It's Not Shocking That Republican Senate Nominee Thinks Women Can't Get Pregnant From 'Legitimate Rape'

Earlier today, Rep. Todd Akin, the Republican nominee for Senate in Missouri, said he opposes abortion in all circumstances because rape rarely leads to pregnancy, since you can't get knocked up if you're "legitimately raped."


Akin then confidently backed his "magical uterus" claims up with SCIENCE.

"First of all, from what I understand from doctors [pregnancy from rape] is really rare," Akin told KTVI-TV. "If it's a legitimate rape, the female body has ways to try to shut that whole thing down."

(At creationism medical school, students take "Intro to Legitimate vs. Non-Legitimate Rape" after "I Didn't Come From a Monkey 101.")

Naturally, Akin thinks that even in those crazy rare circumstances where a victim does manage to get pregnant without her consent — "Let's assume that maybe that didn't work, or something," he said — abortion should still be outlawed.


After his interview caused national outrage, Akin released a statement saying he misspoke:

In reviewing my off-the-cuff remarks, it's clear that I misspoke in this interview and it does not reflect the deep empathy I hold for the thousands of women who are raped and abused every year. Those who perpetrate these crimes are the lowest of the low in our society and their victims will have no stronger advocate in the Senate to help ensure they have the justice they deserve.


You guys, Akin is soooo sad about the thousands of women who are raped and abused every year! Legitimately raped and abused.

Sen. Claire McCaskill, who is running against Akin for Senate and currently losing by a margin of 41.3 percent to 49.7, tweeted that she was "stunned" by Akin's stance.


Let's be angry about what Akin said — really, really angry — but we shouldn't necessarily be shocked. Akin once voted for an anti-marital-rape law only after questioning whether it might be used "in a real messy divorce as a tool and a legal weapon to beat up on the husband." Last year, he co-sponsored a bill which sought to redefine the meaning of rape by using the modifier "forcible."

How do we stop influential politicians from slut-shaming? (Besides NOT VOTING FOR THEM! Come on, Missouri!) We can start by refusing to blame sexual assault victims for being assaulted. We can stop telling women they're sluts if they dress a certain way or take birth control. We can stop coming up with different kinds of rape — "gray" rape, "date" rape, "legitimate" rape, etc. We can stop differentiating between women whose actions "invite" rape and those who act in ways people like Akin deem appropriate. (Locking themselves inside with a chastity belt, perhaps?)


By the way, according to a study published in the American Journal of Obstetrics & Gynecology in 1996, 32,101 pregnancies result from rape each year. But some of those women were probably asking for it, right?



Okay, that statement is ridiculous and disgusting and certainly reinforces rape culture.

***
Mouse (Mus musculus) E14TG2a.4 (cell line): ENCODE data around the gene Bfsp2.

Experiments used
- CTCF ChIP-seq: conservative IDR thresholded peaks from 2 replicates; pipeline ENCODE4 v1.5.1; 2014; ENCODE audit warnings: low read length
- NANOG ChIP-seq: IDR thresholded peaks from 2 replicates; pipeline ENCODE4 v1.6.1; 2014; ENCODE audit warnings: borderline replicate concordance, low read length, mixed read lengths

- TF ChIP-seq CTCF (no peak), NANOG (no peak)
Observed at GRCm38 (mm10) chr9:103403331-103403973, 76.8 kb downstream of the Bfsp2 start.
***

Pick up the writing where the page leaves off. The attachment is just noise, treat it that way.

BUT - I think that ignoring the fact that there are real circumstances in which people feel uncomfortable about using the term "rape," as in a so-called "legitimate" rape, does a disservice to the victims of sexual assault who know that they were violated, and yet don't know how to talk about it. That is a very real thing - that awful gray area in which a woman is sexually violated and yet can't define what happened because the situation was perhaps ambiguous, or in which both parties are inebriated. Before you go saying that it doesn't matter, a rape is a rape is a rape and consent cannot be given if a party is drunk - I know that. I am a rape advocate and I talk to people all the time who are uncomfortable about the terminology and assure them that if they feel like they were violated, it is in fact a rape. Legally.

But, I have been in that "gray" area before. I was drunk, so was he, things went further than I really wanted to and I gave in because he kept trying to persuade me it was okay and I just didn't want to bother making a fuss. That was almost certainly a sexual assault (legally, it was, although in actual legal procedures sexual assault can be very tricky to prosecute). However, I am aware that he was not actually aware of how uncomfortable I was, he thought I was just flirting when I tried to leave, and when I finally asserted firmly that I wanted to stop, he instantly backed down. I cannot call it rape because I don't think he knew what he was doing. And, part of that is that I wasn't very clear about not wanting what was happening. And that, I would attribute to that unfortunate tendency of certain women, especially me, to please others and try not to rock the boat. That is definitely a tendency that perpetuates rape culture, but it is also an unfortunate one that can lead the other person in the equation not to understand what is going on.

I am not a rape apologist - I am not saying that men are victims in the rape equation and we need to be mindful of them. I am saying that we can't pretend women are women and men are men and ignore that we are all people and as such we fuck up somtimes and communication fails and something bad happens. And when something bad happens and the person who felt victimized wants to call the assault a "gray" rape - fucking let them do it. If it gives the peace of mind, let them fucking do it. There are enough people out there who are raped and can assert that they were raped and that it is a black and white issue that those people can go out and share their experiences and change minds. Let the other survivors have their psychological refuge, because assault can be a very damaging thing and to force someone to accept their assault for something more than they want can effectively end up re-victimizing the person and doing more harm than the initial violation.